A more complex relationship between tables is the many-to-many relationship, which occurs when a record in one table may have many matches in the other, and vice versa. To illustrate such a relationship, this is the point at which database books typically devolve into the "parts and suppliers" problem. (A given part may be available through several suppliers; how can you produce a list showing which parts are available from which suppliers?) However, having seen that example far too many times, I prefer to use a different illustration. So, even though conceptually it's really the same idea, let's use the following scenario: You and a bunch of your friends are avid enthusiasts of euchre, a four-handed card game played with two teams of partners. Each year, you all get together, pair off, and run a friendly tournament. Naturally, to avoid controversy about the results of each tournament, you record the pairings and outcomes in a database. One way to store the results would be with a table that is set up as follows, where for each tournament year, you record the team names, win-loss records, players, and player cities of residence:

mysql> SELECT * FROM euchre ORDER BY year, wins DESC, player;
+----------+------+------+--------+----------+-------------+
| team | year | wins | losses | player | player_city |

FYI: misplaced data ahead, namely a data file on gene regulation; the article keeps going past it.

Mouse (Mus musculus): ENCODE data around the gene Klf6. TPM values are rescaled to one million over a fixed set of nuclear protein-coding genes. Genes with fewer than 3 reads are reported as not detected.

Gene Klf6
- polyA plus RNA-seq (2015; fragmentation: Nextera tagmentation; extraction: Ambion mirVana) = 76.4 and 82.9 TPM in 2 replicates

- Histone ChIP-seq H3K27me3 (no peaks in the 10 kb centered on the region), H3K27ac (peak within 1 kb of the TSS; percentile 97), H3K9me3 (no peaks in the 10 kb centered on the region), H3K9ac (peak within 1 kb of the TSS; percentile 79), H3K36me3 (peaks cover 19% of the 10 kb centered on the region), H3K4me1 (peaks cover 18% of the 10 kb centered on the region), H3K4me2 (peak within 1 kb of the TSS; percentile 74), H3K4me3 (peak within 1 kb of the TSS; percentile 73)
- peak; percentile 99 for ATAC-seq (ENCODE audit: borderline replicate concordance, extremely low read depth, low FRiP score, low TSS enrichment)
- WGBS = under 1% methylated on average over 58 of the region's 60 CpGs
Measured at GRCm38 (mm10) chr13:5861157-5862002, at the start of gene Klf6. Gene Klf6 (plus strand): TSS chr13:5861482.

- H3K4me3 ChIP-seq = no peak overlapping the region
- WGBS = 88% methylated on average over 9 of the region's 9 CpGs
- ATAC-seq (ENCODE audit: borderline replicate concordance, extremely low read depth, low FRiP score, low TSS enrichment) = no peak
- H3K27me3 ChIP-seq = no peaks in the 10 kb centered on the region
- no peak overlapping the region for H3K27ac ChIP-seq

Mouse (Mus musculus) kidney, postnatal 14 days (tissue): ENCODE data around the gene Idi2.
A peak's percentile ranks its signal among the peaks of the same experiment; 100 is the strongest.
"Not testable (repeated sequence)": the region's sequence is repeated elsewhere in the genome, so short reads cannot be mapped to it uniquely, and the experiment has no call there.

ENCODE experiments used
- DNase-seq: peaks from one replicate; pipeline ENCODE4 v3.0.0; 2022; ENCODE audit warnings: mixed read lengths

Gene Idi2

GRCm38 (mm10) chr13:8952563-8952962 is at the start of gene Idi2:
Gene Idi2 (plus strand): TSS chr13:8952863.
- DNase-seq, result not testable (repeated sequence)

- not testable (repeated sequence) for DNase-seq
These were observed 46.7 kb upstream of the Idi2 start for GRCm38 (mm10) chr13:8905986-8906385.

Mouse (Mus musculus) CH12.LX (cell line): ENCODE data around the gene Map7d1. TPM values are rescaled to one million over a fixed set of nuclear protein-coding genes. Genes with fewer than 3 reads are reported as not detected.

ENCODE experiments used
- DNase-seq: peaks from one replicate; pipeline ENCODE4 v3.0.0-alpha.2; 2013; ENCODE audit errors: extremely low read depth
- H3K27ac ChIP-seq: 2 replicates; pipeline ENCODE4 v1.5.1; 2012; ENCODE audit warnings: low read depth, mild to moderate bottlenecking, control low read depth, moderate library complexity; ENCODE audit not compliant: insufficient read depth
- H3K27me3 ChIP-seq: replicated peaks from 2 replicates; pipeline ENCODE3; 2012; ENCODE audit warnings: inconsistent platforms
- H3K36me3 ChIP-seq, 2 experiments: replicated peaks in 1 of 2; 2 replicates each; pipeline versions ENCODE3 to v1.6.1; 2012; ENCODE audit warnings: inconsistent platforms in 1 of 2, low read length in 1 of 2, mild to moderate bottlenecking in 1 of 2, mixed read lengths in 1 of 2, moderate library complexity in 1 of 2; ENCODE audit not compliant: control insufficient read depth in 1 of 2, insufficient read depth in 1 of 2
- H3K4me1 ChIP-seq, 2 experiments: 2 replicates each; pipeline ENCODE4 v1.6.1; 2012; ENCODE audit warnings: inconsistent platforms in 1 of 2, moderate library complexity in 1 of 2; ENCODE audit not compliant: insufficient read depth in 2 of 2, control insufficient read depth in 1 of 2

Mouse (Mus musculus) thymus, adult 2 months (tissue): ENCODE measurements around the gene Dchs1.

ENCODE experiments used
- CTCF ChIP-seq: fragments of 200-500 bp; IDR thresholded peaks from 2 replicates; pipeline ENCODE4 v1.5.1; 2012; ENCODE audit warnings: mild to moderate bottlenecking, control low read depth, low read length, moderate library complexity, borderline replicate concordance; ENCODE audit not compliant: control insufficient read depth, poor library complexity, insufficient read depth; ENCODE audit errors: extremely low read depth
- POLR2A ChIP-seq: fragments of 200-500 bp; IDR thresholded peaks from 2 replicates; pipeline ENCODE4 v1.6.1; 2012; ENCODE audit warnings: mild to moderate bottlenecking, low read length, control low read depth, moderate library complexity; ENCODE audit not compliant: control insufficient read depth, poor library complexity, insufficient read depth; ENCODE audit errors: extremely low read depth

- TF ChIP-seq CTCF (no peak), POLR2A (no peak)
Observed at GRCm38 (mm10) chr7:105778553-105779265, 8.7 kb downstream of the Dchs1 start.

+----------+------+------+--------+----------+-------------+
| Kings | 2001 | 10 | 2 | Ben | Cork |
| Kings | 2001 | 10 | 2 | Billy | York |
| Crowns | 2001 | 7 | 5 | Melvin | Dublin |
| Crowns | 2001 | 7 | 5 | Tony | Derry |
| Stars | 2001 | 4 | 8 | Franklin | Bath |
| Stars | 2001 | 4 | 8 | Wallace | Cardiff |
| Sceptres | 2001 | 3 | 9 | Maurice | Leeds |
| Sceptres | 2001 | 3 | 9 | Nigel | London |
| Crowns | 2002 | 9 | 3 | Ben | Cork |
| Crowns | 2002 | 9 | 3 | Tony | Derry |
| Kings | 2002 | 8 | 4 | Franklin | Bath |
| Kings | 2002 | 8 | 4 | Nigel | London |
| Stars | 2002 | 5 | 7 | Maurice | Leeds |
| Stars | 2002 | 5 | 7 | Melvin | Dublin |
| Sceptres | 2002 | 2 | 10 | Billy | York |
| Sceptres | 2002 | 2 | 10 | Wallace | Cardiff |
+----------+------+------+--------+----------+-------------+

As shown by the table, each team has multiple players, and each player has participated in multiple teams. The table captures the nature of this many-to-many relationship, but it's also in non-normal form, because each row unnecessarily stores quite a bit of repetitive information. (Information for each team is recorded multiple times, as is information about each player.) A better way to represent this many-to-many relationship is as follows:

  • Store each team name, year, and record once, in a table named euchre_team.
  • Store each player name and city of residence once, in a table named euchre_player.
  • Create a third table, euchre_link, that stores team-player associations and serves as a link, or bridge, between the two primary tables. To minimize the information stored in this table, assign unique IDs to each team and player within their respective tables, and store only those IDs in the euchre_link table.